Device and Driver Stack

Driver and Device stack

The WDM drivers are layered in a vertical calling sequence that is called a driver stack. Because devices operate at speeds that may not match the operating system, the communication between the operating system and device drivers is primarily done through I/O request packets (IRPs). These packets are similar to network packets or Windows message packets. They are passed from operating system to specific drivers and from one driver to another.The topmost driver in the stack typically receives I/O requests from user applications, after the requests have passed through the operating system's I/O manager. The lower driver layers typically communicate with computer hardware. Frequently several drivers participate in a single I/O request (like reading data from a device). The drivers are layered in a stack, and the conventional way to visualize the stack is with the first driver at the top and the last driver at the bottom. The stack has one function driver and can also have filter drivers. Windows operating system communicates with drivers by sending I/O request packets (IRPs). The Windows I/O system provides a layered driver model called stacks. Typically IRPs go from one driver to another in the same stack to facilitate communication. For example, a joystick driver would need to communicate to a USB hub, which in turn would need to communicate to a USB host controller, which would then need to communicate through a PCI bus to the rest of the computer hardware. The stack consists of joystick driver, USB hub, USB host controller, and the PCI bus. This communication is coordinated by having each driver in the stack send and receive IRPs.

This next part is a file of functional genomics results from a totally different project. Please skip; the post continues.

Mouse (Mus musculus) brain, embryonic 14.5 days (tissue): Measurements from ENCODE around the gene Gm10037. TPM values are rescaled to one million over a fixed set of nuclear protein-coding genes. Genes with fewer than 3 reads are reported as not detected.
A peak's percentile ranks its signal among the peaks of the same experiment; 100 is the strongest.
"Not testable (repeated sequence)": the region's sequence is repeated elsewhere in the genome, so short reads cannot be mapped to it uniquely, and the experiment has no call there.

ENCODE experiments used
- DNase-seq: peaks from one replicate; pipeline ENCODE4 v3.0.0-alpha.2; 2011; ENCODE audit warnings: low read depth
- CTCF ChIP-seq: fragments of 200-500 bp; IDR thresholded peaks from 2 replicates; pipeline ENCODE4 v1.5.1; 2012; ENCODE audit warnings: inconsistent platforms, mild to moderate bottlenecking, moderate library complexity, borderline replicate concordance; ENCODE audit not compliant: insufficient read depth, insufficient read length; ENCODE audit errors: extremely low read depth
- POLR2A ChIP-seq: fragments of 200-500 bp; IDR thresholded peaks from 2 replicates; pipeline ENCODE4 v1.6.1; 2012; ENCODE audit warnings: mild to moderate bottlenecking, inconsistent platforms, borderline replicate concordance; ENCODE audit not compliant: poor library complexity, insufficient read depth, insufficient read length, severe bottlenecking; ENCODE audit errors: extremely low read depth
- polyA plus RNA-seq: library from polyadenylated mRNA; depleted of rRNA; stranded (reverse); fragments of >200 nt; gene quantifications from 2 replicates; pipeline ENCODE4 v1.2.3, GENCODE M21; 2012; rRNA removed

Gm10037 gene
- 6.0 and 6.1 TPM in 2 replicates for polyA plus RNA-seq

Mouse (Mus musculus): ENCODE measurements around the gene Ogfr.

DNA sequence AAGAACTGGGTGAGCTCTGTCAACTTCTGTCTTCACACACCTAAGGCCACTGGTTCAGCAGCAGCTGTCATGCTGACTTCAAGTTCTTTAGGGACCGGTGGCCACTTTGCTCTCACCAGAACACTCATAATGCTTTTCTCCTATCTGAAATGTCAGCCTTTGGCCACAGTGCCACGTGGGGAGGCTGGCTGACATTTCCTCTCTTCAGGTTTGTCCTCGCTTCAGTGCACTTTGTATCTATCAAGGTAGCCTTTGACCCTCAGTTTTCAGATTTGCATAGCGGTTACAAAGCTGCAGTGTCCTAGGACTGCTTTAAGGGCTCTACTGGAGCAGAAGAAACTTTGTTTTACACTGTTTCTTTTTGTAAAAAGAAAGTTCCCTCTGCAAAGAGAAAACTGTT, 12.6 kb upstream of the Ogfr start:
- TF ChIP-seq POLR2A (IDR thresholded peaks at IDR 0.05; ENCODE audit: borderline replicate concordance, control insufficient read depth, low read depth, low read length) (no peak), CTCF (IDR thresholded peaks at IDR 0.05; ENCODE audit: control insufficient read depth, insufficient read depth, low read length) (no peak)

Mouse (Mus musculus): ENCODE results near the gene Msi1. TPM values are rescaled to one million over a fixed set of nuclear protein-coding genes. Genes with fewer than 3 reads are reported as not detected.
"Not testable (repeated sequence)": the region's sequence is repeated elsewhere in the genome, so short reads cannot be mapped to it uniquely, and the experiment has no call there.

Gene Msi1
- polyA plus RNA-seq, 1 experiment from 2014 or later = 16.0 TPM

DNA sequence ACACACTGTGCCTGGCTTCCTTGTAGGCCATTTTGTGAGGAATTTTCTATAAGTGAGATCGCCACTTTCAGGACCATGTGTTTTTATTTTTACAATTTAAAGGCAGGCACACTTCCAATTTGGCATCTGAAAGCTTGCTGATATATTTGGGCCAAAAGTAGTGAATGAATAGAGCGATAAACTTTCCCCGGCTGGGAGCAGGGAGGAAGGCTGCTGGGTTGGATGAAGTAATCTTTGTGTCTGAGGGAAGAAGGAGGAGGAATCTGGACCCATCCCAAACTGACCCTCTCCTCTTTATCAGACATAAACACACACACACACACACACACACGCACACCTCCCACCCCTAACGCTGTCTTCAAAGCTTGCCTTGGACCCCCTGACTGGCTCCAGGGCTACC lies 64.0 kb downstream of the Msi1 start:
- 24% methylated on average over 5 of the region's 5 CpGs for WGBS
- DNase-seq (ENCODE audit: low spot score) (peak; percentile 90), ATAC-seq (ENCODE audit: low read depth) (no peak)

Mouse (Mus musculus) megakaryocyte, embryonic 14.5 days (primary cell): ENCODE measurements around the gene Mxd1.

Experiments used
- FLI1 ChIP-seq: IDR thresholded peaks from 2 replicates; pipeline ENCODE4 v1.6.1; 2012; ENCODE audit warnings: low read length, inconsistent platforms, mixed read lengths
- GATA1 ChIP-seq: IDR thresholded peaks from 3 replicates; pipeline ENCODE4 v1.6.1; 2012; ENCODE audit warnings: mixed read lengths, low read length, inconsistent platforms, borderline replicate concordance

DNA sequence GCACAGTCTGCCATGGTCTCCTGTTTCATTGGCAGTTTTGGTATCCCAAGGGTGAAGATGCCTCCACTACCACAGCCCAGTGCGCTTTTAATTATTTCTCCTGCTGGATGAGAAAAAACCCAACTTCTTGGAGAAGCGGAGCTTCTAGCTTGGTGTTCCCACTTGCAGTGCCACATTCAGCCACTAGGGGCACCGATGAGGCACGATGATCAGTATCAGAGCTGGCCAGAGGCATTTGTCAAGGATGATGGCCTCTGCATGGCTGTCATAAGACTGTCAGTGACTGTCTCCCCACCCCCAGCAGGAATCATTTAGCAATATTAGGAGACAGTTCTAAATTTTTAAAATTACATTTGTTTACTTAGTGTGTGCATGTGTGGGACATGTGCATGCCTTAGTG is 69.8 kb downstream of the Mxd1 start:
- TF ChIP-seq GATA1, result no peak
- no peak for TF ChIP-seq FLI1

Each driver stack supports one or more device stacks. Each device stack represents one device. Each driver creates a device object for each of its devices and attaches each device object to a device stack. Device stacks are created and removed as devices are plugged in and unplugged, and each time the system is rebooted.